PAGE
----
When summer returns, almost everyone shares the same goal: enjoying it as much as possible while it lasts. From camping excursions to vacation weekends on the lake and holidays like Memorial Day, the Fourth of July, and Labor Day, the reasons to take time off of work add up fast. One way that some employers mitigate the tidal wave of time off requests that can characterize the summer months while giving employees an added benefit at the same time is by offering summer Fridays. Never heard of them?
“A summer Friday is when companies let their employees leave early on Fridays during the summer,” Brian Kropp, a Human Resources leader from the research firm Gartner told CBS. Kropp also mentioned that the practice is growing in popularity, which is leading small business owners across the country to consider offering the perk to their workers.
Think about it. How often do your employees take a Friday off throughout the summer? Your answer is probably something like “pretty often” or, “all the time now that I think about it.” While it might seem like a major investment in nothing more than less work for your employees, as Bloomberg puts it, summer Fridays are “a cheap and easy way to keep employees happy since no one is really working then anyway.”
The time off that your giving them amounts to only a few hours a month per employee, but because a half day every Friday is going to keep your employees coming in on Fridays rather than just taking the majority off like they usually would for the handful of summer weddings they’re attending or family weekend trips. What’s more is that offering a little extra time off during the summer greatly increases employee happiness. As Kropp continues, by giving “employees a little bit of time back and giving them that gift of time, they like their employer much more,” leading to increased job satisfaction and company loyalty.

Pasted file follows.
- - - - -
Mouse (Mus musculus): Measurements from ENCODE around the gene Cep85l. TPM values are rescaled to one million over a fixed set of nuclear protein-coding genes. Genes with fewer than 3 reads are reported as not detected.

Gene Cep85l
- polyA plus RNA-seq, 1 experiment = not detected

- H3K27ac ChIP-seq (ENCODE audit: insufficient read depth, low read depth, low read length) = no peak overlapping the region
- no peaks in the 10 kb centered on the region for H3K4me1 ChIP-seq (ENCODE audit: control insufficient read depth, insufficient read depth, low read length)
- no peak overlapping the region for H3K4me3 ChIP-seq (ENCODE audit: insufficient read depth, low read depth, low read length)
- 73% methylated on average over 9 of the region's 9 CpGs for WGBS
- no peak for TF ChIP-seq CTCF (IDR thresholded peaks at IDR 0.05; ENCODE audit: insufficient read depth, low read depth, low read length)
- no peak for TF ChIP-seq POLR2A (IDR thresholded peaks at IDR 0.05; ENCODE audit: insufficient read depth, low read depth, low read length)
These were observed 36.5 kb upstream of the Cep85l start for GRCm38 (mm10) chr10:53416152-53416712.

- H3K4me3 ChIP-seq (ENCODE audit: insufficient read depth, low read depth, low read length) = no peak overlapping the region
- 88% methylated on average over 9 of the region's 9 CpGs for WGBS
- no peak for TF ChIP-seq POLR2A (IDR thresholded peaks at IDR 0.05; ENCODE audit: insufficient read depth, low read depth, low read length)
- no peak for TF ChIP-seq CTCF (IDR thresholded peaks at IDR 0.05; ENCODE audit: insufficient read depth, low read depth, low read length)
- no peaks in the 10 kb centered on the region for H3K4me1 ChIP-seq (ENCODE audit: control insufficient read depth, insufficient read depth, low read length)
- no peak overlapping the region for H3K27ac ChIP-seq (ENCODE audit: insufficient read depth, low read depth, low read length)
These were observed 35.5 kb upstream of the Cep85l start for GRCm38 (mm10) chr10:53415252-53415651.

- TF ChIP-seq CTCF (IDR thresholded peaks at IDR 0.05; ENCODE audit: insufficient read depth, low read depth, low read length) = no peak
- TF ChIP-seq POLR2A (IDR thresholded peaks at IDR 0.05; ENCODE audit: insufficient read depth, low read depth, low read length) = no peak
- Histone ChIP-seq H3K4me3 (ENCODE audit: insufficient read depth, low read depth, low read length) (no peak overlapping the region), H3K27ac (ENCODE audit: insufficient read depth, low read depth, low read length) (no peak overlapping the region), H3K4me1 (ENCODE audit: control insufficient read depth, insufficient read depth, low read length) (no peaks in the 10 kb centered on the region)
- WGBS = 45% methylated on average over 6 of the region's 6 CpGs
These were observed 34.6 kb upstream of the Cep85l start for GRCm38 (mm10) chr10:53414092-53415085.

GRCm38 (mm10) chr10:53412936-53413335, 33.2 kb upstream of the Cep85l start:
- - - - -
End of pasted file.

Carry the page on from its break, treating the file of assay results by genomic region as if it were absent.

Like with any flexible work arrangement, the efficacy of summer fridays is largely dependent on the policy that you create. The most common way to execute a summer Friday policy is by shutting down early on Fridays. L’Oreal, for example, closes up shop at 1:30 p.m. between Memorial and Labor Day. When offering summer Fridays, some employers require that employees work an extra hour on the other days of the week while others treat it purely as a summer bonus. Alternatively, another way to offer summer Fridays without shutting down your business is by giving each employee a floating Friday off each month.
Whichever route you decide to go, the rollout is key. Create the clearest policy you can and apply it consistently. Human Resources Inc. also suggests putting in an effort to keep communication up and check in with employees periodically to make sure that they’re still able to get their work done during the summer Friday season.